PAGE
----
Reviewed: [April 2019]
Released: [2019, The Artisan Era]
Reviewer: Peter Atkinson
Though its much more well known as the very heart of the country music universe, Tennessee has got a surprising vibrant metal underground that has occasionally birthed some acts into the mainstream – notably metalcore mavens Memphis May Fire, Christian powerhouses Skillet and Knoxville-based behemoths Whitechapel who bring the bludgeon like nobody’s business.
On the tech-death end of things there once was the mapcap Tony Danza Tap Dance Extravaganza, whose mathcore bona fides belied their jokey name. They split, however, in 2012, after four mind-blowing albums. But Nashville’s Inferi have come along to nicely fill the breach. After a period of relative inactivity, the band have been making some genuine waves over the past few years on the strength of their last two albums, 2014’s The Path to Apotheosis and last year’s Revenant.
Even as Inferi have gathered strength, though, there has been turbulence, with the bulk of the band’s lineup having turned over since 2017. Similar tumult after Inferi’s first two albums was a likely reason for a five-year stretch from 2009-2014 the yielded but a two-song demo. But things seem stable enough at the moment that the band’s current lineup is taking a trip in the WABAC Machine to revisit their second album, The End of An Era – on which only guitarist/lone original member Malcolm Pugh performed when it was issued a decade ago.
According to its press materials, the release is aimed at bridging the gap between the band’s initial melodic death metal-centered style and the more tech/symphonic death framework of Apotheosis and Revenant. The result is something that resembles The Black Dahlia Murder at warp speed. The melodic and classic metal flourishes are there, but with a Red Bull-fueled sense of manic energy that carries over from Revenant – even if only two members of the current lineup, Pugh and longtime guitarist Mike Low, played on that album.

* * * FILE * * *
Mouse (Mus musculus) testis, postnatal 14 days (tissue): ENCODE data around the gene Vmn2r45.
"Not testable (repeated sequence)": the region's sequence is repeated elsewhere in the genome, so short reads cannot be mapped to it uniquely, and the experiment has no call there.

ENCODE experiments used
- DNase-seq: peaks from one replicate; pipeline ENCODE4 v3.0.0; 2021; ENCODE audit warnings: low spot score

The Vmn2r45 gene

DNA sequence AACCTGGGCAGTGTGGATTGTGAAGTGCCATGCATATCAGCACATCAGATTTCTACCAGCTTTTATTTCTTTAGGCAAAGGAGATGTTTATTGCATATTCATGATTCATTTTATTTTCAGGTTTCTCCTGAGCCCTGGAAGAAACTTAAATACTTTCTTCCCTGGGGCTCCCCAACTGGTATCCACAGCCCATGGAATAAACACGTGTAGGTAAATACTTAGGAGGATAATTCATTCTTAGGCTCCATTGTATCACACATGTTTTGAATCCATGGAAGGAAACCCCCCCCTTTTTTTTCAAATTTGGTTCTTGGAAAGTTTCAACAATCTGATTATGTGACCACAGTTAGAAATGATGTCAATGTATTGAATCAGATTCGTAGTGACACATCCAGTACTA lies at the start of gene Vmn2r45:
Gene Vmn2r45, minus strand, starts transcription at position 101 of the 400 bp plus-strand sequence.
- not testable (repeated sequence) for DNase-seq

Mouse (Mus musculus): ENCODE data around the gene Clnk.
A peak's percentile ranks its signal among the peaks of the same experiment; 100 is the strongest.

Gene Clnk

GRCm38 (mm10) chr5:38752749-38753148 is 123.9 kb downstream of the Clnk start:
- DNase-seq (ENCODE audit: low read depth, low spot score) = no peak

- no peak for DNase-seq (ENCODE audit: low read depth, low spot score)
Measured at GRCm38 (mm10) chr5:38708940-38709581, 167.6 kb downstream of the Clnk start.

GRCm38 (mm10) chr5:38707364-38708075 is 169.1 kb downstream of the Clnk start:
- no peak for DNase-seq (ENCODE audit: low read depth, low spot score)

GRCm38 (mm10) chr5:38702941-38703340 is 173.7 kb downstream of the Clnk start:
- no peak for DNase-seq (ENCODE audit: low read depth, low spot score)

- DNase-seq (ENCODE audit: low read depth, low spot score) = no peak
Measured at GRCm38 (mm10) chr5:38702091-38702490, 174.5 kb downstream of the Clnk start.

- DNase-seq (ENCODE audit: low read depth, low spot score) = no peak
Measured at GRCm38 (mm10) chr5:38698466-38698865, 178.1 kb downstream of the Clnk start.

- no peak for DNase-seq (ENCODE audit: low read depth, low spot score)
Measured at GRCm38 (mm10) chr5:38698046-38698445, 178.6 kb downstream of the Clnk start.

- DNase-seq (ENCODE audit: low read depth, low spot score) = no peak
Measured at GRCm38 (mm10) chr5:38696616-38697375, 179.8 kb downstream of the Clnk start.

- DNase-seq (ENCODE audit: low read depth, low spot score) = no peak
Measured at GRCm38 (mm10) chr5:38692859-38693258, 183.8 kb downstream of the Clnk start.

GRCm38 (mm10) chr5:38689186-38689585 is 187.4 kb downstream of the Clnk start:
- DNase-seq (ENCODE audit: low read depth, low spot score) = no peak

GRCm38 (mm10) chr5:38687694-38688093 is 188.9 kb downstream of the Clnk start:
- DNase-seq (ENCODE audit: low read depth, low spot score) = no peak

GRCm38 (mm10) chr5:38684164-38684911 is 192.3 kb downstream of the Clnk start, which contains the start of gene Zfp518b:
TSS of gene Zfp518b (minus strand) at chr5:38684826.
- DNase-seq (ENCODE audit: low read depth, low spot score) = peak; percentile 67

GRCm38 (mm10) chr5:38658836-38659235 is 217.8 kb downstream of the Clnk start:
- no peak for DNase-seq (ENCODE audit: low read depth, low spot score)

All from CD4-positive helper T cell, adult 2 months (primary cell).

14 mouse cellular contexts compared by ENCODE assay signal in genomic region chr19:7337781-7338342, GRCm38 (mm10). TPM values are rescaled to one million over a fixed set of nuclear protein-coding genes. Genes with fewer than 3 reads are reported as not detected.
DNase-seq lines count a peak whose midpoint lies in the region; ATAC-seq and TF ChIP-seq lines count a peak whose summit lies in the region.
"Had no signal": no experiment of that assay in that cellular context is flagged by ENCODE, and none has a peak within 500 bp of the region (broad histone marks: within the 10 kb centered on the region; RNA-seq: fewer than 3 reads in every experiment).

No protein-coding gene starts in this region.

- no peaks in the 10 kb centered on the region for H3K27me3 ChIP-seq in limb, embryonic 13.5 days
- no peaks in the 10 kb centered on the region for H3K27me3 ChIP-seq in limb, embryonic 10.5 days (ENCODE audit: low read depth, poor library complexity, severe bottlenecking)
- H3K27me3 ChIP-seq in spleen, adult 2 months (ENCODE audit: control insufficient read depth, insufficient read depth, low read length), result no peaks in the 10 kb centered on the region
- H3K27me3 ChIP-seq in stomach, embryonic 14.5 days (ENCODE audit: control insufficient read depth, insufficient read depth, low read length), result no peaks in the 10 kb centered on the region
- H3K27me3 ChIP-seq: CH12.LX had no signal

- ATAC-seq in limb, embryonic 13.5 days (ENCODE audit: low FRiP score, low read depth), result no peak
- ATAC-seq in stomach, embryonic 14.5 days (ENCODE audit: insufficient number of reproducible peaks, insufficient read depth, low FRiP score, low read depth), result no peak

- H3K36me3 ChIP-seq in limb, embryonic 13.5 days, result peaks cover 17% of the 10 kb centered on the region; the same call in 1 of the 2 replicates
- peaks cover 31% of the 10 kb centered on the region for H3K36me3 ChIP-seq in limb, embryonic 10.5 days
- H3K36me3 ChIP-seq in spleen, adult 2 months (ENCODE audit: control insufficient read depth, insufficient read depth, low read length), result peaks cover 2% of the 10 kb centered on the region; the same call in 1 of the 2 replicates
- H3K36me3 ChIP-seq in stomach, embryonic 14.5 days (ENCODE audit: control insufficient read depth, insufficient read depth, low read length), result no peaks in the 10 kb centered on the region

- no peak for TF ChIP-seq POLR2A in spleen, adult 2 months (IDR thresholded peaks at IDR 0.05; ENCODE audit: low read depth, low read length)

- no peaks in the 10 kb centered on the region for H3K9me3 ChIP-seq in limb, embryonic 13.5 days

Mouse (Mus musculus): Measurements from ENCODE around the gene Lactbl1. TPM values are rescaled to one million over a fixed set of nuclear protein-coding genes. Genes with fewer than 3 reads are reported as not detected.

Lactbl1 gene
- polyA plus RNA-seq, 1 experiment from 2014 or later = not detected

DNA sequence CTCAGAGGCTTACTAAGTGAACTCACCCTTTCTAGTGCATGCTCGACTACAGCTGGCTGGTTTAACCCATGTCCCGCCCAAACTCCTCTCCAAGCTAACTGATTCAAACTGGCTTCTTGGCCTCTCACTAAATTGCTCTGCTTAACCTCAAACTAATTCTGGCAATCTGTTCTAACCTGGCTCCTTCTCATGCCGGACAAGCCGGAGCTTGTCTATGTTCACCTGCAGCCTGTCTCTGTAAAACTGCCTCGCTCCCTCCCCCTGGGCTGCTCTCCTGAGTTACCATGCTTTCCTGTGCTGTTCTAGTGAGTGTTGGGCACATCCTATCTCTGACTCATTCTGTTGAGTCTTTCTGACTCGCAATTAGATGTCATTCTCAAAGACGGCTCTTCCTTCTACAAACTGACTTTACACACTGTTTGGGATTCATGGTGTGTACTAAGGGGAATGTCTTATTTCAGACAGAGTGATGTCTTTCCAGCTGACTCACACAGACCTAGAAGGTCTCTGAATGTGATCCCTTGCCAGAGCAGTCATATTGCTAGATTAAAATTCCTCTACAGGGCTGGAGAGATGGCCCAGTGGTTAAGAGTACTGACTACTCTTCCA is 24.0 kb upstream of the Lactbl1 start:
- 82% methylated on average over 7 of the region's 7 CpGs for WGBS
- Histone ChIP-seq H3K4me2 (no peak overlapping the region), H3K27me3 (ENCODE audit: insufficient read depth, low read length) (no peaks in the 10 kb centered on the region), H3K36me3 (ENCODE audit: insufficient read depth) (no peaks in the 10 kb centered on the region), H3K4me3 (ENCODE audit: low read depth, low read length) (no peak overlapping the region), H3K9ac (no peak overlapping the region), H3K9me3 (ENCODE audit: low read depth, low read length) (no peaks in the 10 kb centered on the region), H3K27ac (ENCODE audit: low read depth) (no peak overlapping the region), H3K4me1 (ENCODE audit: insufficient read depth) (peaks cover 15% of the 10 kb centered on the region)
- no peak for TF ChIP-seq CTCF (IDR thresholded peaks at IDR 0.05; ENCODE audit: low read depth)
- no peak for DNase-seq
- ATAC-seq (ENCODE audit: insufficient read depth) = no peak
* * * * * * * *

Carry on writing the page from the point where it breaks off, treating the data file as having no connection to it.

With the double bass rolls, blasts and spray-gun fills of drummer Spencer Moore leading the way, and the bass lines Andrew King providing a fluid bottom end, Inferi hurtle along at a breakneck pace much of the way as new vocalist Stevie Boiser (Equipoise, ex of Vale of Pnath) screeches and shrieks for all he’s worth. That alone might might have made for an out of control mess, Pugh and Lowe’s fleet guitar work also offers sleek, nimble harmonies and quick hitting hooks that not only add an almost elegant flair, but tie everything together and give it some genuine teeth.
So much tech death is all show and no substance, but here the songs feel like a complete package, not just a sum of various parts. They might not boast the clever choruses or more streamlined composing that make the aforementioned Black Dahlia so great, but tunes like “The Endless Siege” or “A New Breed of Savior” and “The War Machine Embodiment” – with their Maiden-like twin leads and tradeoffs – will definitely stick with you.
And though the musicianship here is top notch, the band rarely resort to showiness or over indulgence – the nearly nine-minute instrumental “The Warrior’s Infinite Opus” being the one obvious exception. But by largely avoiding the temptation to keep piling on, Inferi offer a relatively tidy outing with Era, especially by modern tech-death standards. The more contemporary production also gives the old material some added heft, yet without making it too pristine or clinical.
As it was self-released back in the day, it wouldn’t seem that many people were likely to have heard The End of An Era on the first go-round. And as Inferi go about building – or rebuilding ,as the case may be – an audience with the new material, redoing/re-issuing the album does make sense. It gives fans a taste of where the band’s sonic legacy was born, but offers a better package all the way around. So win-win.